Except it is not spring. Wow. It is a season of CEO firings. First, it was Carol Bartz (Yahoo), and today it is Leo Apothekar (HP). Meg Whitman (ex-CEO of EBAY) replaces Leo. Read the NYTimes article here.
“For apple to be successful, we have to let go of a few things. One of the things that we need to let go, is the notion that, for Apple to win, Microsoft has to lose. We have to embrace the notion that, for Apple to win, Apple has to do a really good job. And if others are going to help us, thats great, because we need all the help we can get. And if we screw up, and we dont do a good job, it is not someone else’s fault, it is our fault. So, if we want Microsoft Office for the Mac, we’d better treat the company that puts it out, with a little bit of gratitude. The era of setting up the stage as a competition between Microsoft and Apple is over, as far as I am concerned. “
Steve Jobs, MacWorld 1997.
This was the time, when Gil Amelio was ousted, and Steve Jobs came back to Apple. Apple was close to bankruptcy. Microsoft bought some shares, which helped the company financially. A bunch of agreements got signed – including making IE as the default browser for Mac.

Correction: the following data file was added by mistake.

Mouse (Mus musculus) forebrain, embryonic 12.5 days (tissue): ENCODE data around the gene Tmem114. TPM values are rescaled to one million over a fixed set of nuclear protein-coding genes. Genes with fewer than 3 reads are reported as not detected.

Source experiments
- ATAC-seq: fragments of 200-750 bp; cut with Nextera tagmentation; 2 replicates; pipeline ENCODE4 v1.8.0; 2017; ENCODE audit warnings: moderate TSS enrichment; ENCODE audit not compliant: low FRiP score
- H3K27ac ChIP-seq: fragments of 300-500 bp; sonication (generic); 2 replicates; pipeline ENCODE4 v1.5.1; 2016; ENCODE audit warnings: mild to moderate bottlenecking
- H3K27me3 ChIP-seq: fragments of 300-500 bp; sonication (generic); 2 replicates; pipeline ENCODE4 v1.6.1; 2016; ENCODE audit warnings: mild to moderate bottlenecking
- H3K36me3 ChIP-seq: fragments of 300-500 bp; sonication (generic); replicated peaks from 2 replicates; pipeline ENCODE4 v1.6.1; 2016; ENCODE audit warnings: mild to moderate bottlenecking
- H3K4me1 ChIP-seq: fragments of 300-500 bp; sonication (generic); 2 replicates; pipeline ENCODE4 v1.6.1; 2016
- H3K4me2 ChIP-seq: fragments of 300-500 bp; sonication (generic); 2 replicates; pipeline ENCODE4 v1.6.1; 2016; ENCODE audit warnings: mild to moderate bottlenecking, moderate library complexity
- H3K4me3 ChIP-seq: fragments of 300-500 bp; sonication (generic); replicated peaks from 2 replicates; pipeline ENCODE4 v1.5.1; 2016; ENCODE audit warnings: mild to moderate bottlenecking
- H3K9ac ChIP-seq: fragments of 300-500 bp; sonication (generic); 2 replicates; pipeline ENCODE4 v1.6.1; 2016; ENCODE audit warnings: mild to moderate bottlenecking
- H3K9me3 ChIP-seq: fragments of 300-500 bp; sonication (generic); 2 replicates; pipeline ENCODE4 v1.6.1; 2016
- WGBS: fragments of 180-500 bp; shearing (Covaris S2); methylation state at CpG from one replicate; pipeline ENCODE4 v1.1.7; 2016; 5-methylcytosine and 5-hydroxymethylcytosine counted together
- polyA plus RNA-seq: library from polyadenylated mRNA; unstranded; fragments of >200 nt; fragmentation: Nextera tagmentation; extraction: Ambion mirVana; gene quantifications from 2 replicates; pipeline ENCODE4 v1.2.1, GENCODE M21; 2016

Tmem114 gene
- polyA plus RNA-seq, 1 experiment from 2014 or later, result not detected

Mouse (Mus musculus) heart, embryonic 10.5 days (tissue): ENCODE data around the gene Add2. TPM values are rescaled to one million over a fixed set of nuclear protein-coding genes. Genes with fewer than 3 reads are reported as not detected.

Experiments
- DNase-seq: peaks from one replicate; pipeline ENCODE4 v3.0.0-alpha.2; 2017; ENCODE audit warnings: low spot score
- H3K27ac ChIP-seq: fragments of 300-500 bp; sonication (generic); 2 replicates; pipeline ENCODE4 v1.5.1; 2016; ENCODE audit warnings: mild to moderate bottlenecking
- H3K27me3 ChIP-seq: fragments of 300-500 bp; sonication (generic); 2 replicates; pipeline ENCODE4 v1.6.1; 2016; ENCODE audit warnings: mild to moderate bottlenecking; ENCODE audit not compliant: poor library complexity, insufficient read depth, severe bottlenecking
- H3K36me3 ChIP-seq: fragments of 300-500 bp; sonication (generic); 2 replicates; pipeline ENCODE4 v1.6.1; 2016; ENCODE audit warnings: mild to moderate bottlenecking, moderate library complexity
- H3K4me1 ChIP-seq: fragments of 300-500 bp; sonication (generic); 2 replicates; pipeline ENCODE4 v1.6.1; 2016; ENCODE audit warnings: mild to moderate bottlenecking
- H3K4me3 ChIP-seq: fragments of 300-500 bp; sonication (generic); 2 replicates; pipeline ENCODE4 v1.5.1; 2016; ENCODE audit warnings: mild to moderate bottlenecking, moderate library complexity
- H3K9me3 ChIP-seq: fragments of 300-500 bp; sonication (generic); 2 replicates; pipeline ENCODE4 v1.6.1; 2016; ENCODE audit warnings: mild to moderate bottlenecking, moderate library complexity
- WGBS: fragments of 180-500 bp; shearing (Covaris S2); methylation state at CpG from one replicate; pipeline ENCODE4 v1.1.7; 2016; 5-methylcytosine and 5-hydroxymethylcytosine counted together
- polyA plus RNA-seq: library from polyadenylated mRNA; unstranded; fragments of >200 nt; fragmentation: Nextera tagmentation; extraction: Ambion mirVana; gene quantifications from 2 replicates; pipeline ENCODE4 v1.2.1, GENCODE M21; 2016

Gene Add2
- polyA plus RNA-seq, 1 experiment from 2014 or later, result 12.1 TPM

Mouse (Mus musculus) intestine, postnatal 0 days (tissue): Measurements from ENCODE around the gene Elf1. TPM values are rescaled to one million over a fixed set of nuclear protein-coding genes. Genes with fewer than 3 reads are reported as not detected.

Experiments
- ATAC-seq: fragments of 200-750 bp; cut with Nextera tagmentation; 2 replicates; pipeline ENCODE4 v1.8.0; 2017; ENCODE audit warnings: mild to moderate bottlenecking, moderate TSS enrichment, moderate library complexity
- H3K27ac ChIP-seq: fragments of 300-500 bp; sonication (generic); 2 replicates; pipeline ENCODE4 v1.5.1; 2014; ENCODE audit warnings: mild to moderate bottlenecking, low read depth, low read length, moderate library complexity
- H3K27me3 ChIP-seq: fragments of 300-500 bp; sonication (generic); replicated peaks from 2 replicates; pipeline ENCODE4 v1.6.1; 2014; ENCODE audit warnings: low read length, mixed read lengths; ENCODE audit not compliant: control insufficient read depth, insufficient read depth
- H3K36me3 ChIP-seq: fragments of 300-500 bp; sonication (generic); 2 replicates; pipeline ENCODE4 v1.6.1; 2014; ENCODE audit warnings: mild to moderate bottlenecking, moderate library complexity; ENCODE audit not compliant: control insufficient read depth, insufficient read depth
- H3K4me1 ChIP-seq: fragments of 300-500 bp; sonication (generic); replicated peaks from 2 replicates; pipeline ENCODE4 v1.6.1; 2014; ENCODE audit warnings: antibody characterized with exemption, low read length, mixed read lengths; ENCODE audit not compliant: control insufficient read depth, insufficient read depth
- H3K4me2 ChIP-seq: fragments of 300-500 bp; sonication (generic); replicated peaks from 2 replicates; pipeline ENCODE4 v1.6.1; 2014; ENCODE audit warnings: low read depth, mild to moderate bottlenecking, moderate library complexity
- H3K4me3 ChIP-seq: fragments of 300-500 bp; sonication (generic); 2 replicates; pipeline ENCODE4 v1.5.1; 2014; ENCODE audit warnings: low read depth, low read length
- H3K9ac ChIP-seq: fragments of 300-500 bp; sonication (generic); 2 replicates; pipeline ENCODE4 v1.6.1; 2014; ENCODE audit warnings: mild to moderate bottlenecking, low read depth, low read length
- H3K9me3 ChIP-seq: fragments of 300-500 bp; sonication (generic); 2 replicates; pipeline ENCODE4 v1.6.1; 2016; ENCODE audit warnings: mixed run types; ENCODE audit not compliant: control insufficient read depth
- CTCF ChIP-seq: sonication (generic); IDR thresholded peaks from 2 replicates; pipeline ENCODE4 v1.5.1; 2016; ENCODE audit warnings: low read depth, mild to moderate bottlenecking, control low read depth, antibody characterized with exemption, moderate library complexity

I (personally) think, Jobs showed a lot of maturity and humility in this speech. If you want to see the whole speech, see below.
Walt Disney’s mantra was, “I don’t make movies to make money—I make money to make movies.”
I just read this in an interview with Brad Bird of Pixar, on innovation and creativity. Disney’s quote is a beautiful one. Shows that, one cannot focus on money and innovation. at the same time.
Jason and Micheal have dedicated fridays to leadership in their excellent ‘blackbelt productivity’ blog. They have an excellent summary of John Maxwell’s book on 360 degree leader. Very very nicely written.
Check it out here. [weblink]
A gold mine of a find – hacknot.info website. The archives section contains a brilliant section of articles. Ranging all the way from Debugging 101 to the article titled the subject line of this post. The author (who says that he has about 13 years of experience in the software industry) says that he compiled this list of Great Mistakes in Technical Leadership by observation. He says there is no way of learning this, other than taking note of stupid mistakes committed by others.
The article starts off with the following quote :
If you are a good leader who talks little, they will say when your work is done and your aim fulfilled, “We did it ourselves.”
— Lao-Tse, cited in Becoming A Technical Leader – G. M. Weinberg, Dorset House, 1986
Read the full article here. [weblink]